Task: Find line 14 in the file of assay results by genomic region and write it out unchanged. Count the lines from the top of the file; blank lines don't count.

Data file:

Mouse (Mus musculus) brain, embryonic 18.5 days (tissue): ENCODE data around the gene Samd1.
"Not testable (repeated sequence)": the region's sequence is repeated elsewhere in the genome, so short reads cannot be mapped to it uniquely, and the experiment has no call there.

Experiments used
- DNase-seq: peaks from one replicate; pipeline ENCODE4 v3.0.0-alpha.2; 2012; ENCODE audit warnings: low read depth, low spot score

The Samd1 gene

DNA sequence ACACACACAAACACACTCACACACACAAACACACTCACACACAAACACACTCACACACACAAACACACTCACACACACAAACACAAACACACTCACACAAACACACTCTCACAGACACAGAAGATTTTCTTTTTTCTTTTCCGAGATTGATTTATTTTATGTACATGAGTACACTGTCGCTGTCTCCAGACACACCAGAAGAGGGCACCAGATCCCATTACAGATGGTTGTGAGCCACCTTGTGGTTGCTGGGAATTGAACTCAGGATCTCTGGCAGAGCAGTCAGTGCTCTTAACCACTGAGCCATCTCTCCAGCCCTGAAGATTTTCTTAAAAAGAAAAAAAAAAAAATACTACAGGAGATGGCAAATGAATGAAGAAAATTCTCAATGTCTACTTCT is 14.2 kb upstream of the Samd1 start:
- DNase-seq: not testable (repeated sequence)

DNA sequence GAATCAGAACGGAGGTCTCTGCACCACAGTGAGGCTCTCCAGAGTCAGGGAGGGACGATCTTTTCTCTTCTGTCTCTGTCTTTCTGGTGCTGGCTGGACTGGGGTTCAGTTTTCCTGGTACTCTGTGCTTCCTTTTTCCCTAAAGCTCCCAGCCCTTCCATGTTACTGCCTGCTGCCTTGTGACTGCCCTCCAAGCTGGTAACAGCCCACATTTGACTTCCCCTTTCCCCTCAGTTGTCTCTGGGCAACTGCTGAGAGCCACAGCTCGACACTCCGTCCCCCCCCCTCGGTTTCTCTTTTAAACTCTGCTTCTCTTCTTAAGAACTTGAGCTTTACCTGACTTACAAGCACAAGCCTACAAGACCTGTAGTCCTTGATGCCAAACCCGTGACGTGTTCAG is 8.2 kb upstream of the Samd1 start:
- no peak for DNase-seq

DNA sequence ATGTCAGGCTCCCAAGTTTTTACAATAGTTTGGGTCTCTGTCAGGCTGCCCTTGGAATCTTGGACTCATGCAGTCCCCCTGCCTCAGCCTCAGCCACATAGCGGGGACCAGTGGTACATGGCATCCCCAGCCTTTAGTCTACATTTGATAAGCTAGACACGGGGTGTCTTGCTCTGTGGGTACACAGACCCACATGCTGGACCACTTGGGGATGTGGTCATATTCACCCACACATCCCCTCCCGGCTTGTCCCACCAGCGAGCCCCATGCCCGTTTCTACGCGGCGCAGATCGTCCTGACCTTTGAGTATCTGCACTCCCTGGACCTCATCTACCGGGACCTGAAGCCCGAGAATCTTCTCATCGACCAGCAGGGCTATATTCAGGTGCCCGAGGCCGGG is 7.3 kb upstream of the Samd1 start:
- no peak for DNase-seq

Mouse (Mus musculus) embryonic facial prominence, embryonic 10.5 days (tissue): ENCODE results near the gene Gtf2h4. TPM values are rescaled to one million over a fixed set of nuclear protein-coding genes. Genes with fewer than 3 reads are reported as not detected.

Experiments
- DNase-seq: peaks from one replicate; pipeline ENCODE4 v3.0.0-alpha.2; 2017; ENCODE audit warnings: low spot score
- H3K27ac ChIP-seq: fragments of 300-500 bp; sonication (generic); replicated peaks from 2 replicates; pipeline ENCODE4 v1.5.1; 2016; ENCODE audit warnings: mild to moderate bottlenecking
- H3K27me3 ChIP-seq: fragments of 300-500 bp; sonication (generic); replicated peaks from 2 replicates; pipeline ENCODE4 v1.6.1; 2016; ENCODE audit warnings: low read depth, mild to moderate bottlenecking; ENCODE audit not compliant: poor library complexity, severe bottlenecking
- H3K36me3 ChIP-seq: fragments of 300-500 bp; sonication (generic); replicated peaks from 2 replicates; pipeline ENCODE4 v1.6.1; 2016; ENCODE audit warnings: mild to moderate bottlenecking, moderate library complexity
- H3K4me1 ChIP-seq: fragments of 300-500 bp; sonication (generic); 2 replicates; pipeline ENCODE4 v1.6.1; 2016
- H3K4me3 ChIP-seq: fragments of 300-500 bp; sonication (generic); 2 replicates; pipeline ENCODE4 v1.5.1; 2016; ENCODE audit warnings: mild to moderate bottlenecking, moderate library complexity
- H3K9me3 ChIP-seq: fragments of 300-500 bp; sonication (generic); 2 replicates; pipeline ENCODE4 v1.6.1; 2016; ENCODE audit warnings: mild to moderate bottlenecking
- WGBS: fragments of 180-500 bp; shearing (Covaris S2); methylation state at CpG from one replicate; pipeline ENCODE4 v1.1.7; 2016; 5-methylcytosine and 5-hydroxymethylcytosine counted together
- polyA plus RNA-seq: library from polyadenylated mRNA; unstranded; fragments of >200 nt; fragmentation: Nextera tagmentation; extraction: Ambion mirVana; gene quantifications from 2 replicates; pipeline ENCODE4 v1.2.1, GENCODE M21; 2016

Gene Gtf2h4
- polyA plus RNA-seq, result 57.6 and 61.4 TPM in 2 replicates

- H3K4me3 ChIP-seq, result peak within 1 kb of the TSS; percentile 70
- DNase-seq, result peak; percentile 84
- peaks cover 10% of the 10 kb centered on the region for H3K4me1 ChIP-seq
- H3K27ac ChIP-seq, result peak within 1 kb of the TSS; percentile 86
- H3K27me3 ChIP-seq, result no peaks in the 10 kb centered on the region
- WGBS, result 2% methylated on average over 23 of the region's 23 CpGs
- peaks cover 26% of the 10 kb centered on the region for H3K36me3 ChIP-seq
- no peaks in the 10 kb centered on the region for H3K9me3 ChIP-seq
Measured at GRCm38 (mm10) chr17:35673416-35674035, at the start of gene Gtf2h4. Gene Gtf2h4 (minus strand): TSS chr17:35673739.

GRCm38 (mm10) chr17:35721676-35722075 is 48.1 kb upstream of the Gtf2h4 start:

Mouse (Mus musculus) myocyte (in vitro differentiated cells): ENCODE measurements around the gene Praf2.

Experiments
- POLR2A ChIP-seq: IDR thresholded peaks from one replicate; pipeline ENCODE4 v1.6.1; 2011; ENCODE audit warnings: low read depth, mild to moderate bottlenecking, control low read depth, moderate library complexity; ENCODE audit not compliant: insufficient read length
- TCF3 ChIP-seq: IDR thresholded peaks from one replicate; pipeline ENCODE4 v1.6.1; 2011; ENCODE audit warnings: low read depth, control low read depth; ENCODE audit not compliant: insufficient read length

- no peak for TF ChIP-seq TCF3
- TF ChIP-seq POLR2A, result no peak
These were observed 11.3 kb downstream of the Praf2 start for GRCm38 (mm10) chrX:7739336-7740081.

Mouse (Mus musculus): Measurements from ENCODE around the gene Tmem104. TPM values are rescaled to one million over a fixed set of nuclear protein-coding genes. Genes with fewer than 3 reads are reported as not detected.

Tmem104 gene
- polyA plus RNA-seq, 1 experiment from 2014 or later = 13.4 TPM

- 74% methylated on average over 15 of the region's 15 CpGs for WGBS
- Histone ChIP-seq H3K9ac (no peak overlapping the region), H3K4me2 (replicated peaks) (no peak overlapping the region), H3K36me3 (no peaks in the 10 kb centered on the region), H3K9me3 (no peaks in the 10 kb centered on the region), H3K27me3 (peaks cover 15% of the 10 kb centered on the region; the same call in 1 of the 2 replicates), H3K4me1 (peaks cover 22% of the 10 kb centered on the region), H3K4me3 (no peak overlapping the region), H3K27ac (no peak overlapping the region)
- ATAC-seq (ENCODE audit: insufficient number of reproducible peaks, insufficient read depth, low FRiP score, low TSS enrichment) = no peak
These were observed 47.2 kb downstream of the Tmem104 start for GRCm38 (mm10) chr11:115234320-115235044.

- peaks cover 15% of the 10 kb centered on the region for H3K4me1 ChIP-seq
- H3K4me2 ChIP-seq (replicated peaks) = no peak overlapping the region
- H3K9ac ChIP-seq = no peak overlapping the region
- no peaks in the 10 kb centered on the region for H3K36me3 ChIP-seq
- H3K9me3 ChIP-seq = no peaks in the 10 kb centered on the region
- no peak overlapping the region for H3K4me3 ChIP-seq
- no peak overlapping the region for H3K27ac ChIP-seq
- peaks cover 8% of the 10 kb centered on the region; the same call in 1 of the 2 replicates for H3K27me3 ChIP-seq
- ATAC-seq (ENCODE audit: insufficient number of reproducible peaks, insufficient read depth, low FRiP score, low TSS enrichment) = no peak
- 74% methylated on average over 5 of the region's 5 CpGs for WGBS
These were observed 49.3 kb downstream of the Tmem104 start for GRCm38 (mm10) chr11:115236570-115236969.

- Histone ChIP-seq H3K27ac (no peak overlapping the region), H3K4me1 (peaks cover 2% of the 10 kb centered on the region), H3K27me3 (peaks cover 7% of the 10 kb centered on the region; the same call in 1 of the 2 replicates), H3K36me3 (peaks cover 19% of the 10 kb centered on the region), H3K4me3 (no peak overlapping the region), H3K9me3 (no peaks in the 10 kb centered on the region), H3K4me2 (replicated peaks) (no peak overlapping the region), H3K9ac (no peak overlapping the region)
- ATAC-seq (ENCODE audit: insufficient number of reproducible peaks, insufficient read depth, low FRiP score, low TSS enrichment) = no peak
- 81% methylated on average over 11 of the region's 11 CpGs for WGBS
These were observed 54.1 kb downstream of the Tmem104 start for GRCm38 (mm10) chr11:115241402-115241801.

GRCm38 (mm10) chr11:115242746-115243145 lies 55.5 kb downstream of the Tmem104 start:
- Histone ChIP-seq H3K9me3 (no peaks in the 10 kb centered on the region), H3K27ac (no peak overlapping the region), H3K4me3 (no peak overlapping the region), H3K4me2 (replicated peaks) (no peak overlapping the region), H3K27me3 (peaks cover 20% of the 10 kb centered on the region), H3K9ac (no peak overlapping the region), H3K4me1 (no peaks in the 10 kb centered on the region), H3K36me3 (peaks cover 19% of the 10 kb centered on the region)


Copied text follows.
- DNase-seq: peaks from one replicate; pipeline ENCODE4 v3.0.0-alpha.2; 2017; ENCODE audit warnings: low spot score